- With our on-hand “need to eat” food, our one week of survival food experiment has turned into two weeks of survival food. We’re five days into it and we tasted our first survival food today. (Yes, we’ve tasted many other products in the past, but today was the first in this experiment.)
- There is a lot of variety in the Augason Farms one-month pack. You can do a lot with it. In addition to their recipe booklet, there are also recipes printed on each can’s label. Being who I am, I put them all into a spreadsheet and created a weeks’ worth of menus.
- Along with the variety, there’s also a lot of repetition in the Augason Farms recipes. Chicken noodle soup, chicken noodle casserole, and chicken noodle vegetable casserole sound a lot alike to me! Still, having just tasted my first variation of potato soup (creamy potato soup with corn and chicken), I’m embracing the variations. (More on that in our next blog.)
- I’m really looking forward to this!
Without trying to sound like a commercial, it seems like I should give more info about the Augason Farms one-month pack. This pack is advertised as providing almost 2,100 calories per day for one person for one month. Nutritional information is provided on each can. The only absolutely necessary ingredient that isn’t provided is water. Some of the recipes in the included recipe book include ingredients that you may not have available (sour cream or hard cheese, for example), but most do not.
The kit includes 21 different items in a total of 48 cans:
- Beef, Chicken, and Bacon TVP (textured vegetable protein)
- Cheesy broccoli soup mix
- Creamy potato soup mix
- Chicken noodle soup mix
- Southwest chili mix
- Broccoli (freeze dried)
- Corn (freeze dried)
- Potato dices (dehydrated)
- Potato gems (for mashed potatoes)
- Onions (chopped dehydrated)
- White rice
- Whole eggs (powdered)
- Creamy wheat cereal
- Buttermilk pancake mix
- Strawberries (freeze dried slices)
- Banana slices
- Milk (powdered)
- Chocolate milk (powdered)
- Orange delight drink mix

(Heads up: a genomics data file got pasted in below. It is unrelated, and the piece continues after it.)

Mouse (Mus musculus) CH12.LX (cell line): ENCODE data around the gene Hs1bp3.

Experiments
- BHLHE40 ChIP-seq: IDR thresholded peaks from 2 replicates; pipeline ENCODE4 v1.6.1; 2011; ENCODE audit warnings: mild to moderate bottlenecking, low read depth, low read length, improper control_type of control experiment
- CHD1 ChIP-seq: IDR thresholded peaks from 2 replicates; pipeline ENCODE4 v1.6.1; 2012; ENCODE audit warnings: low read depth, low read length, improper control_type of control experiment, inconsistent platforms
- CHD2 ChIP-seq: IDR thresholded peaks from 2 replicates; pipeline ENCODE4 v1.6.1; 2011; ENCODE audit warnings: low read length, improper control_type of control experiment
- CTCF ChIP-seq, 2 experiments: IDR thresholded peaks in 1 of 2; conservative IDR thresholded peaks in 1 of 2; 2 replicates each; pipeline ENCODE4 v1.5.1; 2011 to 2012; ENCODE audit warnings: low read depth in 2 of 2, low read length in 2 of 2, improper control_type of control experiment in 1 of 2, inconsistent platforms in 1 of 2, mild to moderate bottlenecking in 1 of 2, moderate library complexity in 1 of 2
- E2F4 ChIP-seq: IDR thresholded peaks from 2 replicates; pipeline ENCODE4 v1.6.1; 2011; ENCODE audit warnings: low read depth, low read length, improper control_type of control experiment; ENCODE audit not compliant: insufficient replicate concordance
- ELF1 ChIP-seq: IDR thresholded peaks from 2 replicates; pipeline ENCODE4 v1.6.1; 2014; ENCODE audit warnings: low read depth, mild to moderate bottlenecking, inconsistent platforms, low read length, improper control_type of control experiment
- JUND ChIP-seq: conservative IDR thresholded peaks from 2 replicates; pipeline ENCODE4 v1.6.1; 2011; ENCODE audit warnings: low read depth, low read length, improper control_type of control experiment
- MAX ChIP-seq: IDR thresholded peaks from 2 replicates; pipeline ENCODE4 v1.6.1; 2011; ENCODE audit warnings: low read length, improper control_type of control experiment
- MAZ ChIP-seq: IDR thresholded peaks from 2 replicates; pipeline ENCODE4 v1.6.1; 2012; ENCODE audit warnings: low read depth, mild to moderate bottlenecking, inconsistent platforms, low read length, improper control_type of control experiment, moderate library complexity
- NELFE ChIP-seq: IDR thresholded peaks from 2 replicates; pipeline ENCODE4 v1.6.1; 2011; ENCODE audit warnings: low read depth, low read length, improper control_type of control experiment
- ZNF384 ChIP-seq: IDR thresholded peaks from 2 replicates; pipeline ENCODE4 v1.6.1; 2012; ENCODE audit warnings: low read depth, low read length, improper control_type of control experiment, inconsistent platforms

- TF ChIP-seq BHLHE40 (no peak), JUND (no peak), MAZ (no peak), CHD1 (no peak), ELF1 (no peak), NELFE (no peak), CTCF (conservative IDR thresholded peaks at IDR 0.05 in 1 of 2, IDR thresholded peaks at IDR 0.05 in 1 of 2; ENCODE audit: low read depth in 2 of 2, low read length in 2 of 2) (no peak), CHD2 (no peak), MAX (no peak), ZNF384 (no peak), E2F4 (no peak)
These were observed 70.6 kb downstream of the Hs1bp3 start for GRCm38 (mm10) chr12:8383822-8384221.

Have you ever seen the cooking competition show called Chopped on the Food Network? Chefs are given a basket with four ingredients. Some of them are normal ingredients, some are very abnormal. The challenge is to make a tasty meal using all four ingredients, plus whatever else they have available. This kit is like playing Chopped. What kind of culinary wonders can you create with these ingredients and what’s in your pantry?
These aren’t the jumbo #10 cans that you normally see for long-term storage food. Those big boys hold almost a gallon each. The food in this kit all comes in the smaller #2.5 cans which only hold about a quart. The smaller size makes it practical and affordable to sample a lot of products. Besides, the big #10 cans aren’t always your best choice for every type of food storage, as blogger The Survival Mom points out in this excellent article.
The regular price of the kit is $256.99 (with free shipping as of this writing), but it is occasionally on sale. We paid at least $60 less for each of the packs we’ve purchased. (We purchased three kits at different times, so the price of each pack varied.) If you’re just getting started with prepping, or you’ve looked at the huge one-year food kits that many food storage vendors offer and found them to be way out of your budget or your prep plans, this one-month kit might be just the ticket for you. It’s way more affordable, takes up way less space, lets you sample a lot of products, and could be good as a starter pack for you or as a gift for someone else whom you wish was better prepared.
At the regular price, assuming 3 meals/day for 30 days, the price per meal is less than $2.63. That seems pretty darn reasonable. At the prices we paid for our one-month packs, our cost went down to $2.18. And when the meals are stretched with rice or pasta, the price goes even lower. Of course one of our purposes in this experiment is to find the things we like most and purchase those items in larger cans at a better price. But considering the convenience of the smaller cans with menus provided, I’m a happy camper.
Assuming the food is good. Assuming it truly is 30 days’ worth of food. That story comes next…
In my previous National Preparedness Month blog, I encouraged you to review what preps you’ve made in the past year and consider strategic purchases to improve your preparedness position. Some of you know off the top of the head what your highest prepping priorities are, but for most of us, I’m guessing a more directed approach to evaluating your preps would be helpful. We’re here to help. Use the Preparedness Check and Challenge checklist below to evaluate where you are now and where you want to be.